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urbanks is a labour of love, a one-man band. There isn’t, strictly speaking, an ‘us’. As a solo project, the urbanks website grows incrementally, one page at a time. Concerned with urbanity, urbanks looks at the historical and geopolitical events that have shaped our towns and cities, primarily those of the 20th century.

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Getting a Russian Visa

For Brazilian and most other South American countries, travelling to Russia is easy, notwithstanding the distance; for tourist stays of up to 90 days, no visas are required. The same is true, less surprisingly, for all the post-Soviet countries. For those with a passport from a EU member state country, or those with an American, Canadian, Australian, Japanese passport, then a visa is required in order to travel to Russia. And getting a visa can be an arduous process. In fairness to the Russian government, though, their visa policy is based on the principle of reciprocity, and the reason it is hard for Europeans to travel to Russia, is because Europe makes it hard for Russians to travel to Europe. The lack of a mutual visa policy between Russia and the west is a hangover from the Cold War, and consequently Russia remains largely unexplored by – in shorthand – Westerners.

I’m a British citizen, and at the time of applying for my Russia visa I was living in Germany. Looking back at it now, the process of getting a visa wasn’t as strenuous as I thought it was at the time. There are plenty of great websites which help you with the process, step by step, and if you follow those steps to the letter then the likelihood of encountering any problems is small. At the time of applying though, I was stressed and I think that was in large part because of what I perceived to be the circular logic at the heart of the process. For, in order to get a visa, you need to know the dates you’ll be arriving in and leaving Russia, and – as I saw things – I couldn’t know the exact dates, because me going to Russia was dependent on me having a visa.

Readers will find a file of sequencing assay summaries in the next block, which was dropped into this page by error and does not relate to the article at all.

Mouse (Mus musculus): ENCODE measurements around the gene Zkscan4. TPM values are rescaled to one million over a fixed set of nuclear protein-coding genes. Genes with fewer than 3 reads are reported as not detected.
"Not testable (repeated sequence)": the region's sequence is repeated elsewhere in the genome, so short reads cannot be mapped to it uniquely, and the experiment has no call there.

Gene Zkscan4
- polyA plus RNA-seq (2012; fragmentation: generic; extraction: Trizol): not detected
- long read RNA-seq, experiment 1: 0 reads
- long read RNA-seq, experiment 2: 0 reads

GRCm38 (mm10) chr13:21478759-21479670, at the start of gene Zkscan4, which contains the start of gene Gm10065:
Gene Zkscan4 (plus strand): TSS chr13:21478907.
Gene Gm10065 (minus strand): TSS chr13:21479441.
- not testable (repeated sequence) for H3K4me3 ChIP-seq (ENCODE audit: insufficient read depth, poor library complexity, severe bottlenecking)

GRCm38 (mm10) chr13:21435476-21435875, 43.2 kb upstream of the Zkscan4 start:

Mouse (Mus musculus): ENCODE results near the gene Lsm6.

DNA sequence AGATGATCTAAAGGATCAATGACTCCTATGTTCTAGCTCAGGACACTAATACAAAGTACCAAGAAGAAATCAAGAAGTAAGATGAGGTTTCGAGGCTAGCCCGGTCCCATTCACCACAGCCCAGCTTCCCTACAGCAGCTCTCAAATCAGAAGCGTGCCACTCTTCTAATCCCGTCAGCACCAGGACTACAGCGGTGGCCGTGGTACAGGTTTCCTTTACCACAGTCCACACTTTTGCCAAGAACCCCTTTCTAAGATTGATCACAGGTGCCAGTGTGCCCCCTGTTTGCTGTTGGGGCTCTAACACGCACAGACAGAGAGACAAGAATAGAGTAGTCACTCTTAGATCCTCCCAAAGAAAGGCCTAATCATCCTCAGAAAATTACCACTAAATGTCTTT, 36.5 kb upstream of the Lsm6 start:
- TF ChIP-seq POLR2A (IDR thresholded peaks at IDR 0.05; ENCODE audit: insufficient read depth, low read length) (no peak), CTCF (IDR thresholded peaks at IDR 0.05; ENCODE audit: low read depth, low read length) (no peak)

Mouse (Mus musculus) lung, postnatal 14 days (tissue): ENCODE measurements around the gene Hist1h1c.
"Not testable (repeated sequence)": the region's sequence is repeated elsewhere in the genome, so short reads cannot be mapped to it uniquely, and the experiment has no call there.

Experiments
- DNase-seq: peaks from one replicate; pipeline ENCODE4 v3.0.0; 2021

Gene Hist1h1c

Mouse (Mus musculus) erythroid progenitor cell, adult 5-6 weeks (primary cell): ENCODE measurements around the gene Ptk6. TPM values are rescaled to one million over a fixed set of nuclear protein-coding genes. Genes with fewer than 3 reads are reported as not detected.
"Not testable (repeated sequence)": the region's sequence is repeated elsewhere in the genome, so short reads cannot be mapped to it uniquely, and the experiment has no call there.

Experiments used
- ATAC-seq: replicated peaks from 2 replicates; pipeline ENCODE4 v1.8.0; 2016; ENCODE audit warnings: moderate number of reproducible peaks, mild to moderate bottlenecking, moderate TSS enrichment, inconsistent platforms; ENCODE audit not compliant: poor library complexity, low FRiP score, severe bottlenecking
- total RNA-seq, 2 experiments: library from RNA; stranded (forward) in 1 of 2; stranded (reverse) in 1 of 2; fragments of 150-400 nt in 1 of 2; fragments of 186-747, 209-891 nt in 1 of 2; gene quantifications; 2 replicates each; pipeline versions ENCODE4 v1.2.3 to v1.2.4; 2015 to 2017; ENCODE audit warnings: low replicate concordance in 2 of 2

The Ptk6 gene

You have to go out on a limb and, before you do anything else, you need to book your flights tickets to Russia. After you’ve booked your flights, you’ll need to buy health insurance to cover the duration of time you’ll be spending in Russia, and you’ll also need to buy an invitation from a hotel or a travel agency company. Only then can you start the visa application process.  

For Brazilian and most other South American countries, travelling to Russia is easy, notwithstanding the distance; for tourist stays of up to 90 days, no visas are required. The same is true, less surprisingly, for all the post-Soviet countries. For those with a passport from a EU member state country, or those with an American, Canadian, Australian, Japanese passport, then a visa is required in order to travel to Russia. And getting a visa can be an arduous process. In fairness to the Russian government, though, their visa policy is based on the principle of reciprocity, and the reason it is hard for Europeans to travel to Russia, is because Europe makes it hard for Russians to travel to Europe. The lack of a mutual visa policy between Russia and the west is a hangover from the Cold War, and consequently Russia remains largely unexplored by – in shorthand – Westerners.

I’m a British citizen, and at the time of applying for my Russia visa I was living in Germany. Looking back at it now, the process of getting a visa wasn’t as strenuous as I thought it was at the time. There are plenty of great websites which help you with the process, step by step, and if you follow those steps to the letter then the likelihood of encountering any problems is small. At the time of applying though, I was stressed and I think that was in large part because of what I perceived to be the circular logic at the heart of the process. For, in order to get a visa, you need to know the dates you’ll be arriving in and leaving Russia, and – as I saw things – I couldn’t know the exact dates, because me going to Russia was dependent on me having a visa.

You have to go out on a limb and, before you do anything else, you need to book your flights tickets to Russia. After you’ve booked your flights, you’ll need to buy health insurance to cover the duration of time you’ll be spending in Russia, and you’ll also need to buy an invitation from a hotel or a travel agency company. Only then can you start the visa application process.  

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